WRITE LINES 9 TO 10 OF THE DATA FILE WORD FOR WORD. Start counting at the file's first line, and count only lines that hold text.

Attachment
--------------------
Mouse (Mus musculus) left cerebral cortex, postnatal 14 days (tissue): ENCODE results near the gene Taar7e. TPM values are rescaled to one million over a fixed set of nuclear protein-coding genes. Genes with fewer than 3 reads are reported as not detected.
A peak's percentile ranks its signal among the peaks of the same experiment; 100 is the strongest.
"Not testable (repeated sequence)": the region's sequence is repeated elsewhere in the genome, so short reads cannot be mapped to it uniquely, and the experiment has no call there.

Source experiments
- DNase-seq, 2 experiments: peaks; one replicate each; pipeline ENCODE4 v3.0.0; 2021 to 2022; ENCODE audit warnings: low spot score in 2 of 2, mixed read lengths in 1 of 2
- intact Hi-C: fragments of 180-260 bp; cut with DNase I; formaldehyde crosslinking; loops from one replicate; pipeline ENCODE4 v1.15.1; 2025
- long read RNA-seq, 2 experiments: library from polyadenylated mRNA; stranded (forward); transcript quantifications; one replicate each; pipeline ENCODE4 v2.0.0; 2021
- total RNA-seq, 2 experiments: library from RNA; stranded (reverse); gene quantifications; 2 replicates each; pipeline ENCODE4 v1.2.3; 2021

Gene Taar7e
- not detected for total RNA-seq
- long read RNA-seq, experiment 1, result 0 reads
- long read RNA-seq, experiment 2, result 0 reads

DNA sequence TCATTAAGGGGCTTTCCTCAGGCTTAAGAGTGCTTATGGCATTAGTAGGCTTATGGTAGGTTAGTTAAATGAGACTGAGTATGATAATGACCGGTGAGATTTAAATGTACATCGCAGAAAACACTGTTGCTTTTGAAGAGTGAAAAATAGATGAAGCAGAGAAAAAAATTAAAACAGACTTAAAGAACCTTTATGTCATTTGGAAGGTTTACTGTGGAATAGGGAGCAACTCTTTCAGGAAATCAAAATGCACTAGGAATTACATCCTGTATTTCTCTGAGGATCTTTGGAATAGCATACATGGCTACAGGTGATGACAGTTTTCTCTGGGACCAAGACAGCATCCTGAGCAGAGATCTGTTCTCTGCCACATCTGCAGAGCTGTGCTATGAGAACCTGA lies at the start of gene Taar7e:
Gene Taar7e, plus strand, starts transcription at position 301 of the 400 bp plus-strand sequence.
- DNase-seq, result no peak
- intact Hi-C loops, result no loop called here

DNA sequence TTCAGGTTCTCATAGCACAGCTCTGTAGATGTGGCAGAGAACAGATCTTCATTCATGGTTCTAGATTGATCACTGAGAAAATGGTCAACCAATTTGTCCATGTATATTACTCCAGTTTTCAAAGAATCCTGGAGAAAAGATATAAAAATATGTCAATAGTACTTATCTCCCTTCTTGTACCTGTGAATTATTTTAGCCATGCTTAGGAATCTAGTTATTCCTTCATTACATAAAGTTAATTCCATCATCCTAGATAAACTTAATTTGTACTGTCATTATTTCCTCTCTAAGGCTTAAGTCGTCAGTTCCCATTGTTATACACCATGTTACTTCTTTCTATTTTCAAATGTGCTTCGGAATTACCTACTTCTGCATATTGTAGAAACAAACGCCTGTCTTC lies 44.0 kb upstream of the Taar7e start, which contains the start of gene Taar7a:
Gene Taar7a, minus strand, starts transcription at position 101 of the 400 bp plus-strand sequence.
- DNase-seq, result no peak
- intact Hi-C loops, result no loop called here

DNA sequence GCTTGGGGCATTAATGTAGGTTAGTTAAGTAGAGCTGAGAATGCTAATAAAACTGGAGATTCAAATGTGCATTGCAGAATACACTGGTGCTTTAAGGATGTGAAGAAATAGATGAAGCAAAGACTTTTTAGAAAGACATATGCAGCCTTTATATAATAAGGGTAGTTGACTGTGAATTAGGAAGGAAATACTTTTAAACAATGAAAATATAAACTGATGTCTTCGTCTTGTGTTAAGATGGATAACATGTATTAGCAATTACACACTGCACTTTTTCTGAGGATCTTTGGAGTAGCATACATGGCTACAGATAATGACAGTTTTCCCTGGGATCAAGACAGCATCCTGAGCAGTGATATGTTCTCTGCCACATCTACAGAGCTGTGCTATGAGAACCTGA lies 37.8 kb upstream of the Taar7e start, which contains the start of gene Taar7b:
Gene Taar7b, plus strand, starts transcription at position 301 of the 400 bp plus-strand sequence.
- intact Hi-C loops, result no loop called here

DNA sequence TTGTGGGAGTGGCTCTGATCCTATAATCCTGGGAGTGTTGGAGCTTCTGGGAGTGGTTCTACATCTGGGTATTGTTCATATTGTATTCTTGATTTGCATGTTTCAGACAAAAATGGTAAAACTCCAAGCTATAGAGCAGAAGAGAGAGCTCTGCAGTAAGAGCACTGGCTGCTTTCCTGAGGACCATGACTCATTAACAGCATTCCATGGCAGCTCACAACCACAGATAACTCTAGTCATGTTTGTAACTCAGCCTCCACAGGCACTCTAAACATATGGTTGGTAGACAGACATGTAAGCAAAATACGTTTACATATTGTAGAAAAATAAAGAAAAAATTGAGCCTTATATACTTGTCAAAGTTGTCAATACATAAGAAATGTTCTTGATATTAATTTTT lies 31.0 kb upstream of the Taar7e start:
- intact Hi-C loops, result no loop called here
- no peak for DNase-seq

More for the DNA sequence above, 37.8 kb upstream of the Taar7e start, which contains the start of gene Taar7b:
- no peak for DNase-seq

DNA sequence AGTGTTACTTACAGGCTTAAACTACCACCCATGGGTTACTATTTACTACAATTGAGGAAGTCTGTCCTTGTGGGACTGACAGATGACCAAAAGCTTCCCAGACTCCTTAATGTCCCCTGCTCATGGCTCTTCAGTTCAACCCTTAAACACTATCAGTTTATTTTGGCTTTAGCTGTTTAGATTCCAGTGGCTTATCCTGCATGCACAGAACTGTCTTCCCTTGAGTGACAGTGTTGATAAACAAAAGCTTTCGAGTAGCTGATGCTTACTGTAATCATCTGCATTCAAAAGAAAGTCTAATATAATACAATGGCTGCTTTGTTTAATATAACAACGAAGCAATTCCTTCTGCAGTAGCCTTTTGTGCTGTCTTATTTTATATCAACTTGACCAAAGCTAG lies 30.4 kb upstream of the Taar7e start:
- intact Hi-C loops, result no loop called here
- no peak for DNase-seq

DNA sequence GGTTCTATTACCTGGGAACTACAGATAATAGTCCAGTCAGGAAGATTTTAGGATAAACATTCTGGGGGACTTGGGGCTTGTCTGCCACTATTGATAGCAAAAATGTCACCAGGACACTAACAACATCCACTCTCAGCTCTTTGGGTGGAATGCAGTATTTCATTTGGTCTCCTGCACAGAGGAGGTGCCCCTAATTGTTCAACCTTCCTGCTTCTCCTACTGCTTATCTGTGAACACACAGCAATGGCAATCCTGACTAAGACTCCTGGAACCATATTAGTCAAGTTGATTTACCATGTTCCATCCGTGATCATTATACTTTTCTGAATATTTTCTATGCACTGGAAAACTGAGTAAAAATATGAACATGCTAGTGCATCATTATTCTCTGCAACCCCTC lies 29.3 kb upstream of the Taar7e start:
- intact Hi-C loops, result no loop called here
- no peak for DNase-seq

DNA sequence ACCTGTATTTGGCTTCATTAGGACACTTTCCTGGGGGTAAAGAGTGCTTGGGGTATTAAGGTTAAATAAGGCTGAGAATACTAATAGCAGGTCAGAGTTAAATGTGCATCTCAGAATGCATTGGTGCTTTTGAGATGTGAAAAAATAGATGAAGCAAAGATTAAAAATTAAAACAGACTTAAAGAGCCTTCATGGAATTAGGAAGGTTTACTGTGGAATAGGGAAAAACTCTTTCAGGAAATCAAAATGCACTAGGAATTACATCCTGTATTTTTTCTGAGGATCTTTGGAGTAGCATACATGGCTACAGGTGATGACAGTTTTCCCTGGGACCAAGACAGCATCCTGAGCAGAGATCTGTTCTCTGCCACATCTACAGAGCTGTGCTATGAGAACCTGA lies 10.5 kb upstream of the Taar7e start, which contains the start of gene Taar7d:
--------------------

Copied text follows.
Gene Taar7e
- not detected for total RNA-seq